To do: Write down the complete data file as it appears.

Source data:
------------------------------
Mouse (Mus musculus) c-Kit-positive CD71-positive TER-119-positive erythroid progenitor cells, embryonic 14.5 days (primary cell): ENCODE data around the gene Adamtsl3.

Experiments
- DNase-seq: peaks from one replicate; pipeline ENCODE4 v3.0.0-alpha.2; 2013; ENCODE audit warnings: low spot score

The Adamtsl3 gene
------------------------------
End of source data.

Mouse (Mus musculus) c-Kit-positive CD71-positive TER-119-positive erythroid progenitor cells, embryonic 14.5 days (primary cell): ENCODE data around the gene Adamtsl3.

Experiments
- DNase-seq: peaks from one replicate; pipeline ENCODE4 v3.0.0-alpha.2; 2013; ENCODE audit warnings: low spot score

The Adamtsl3 gene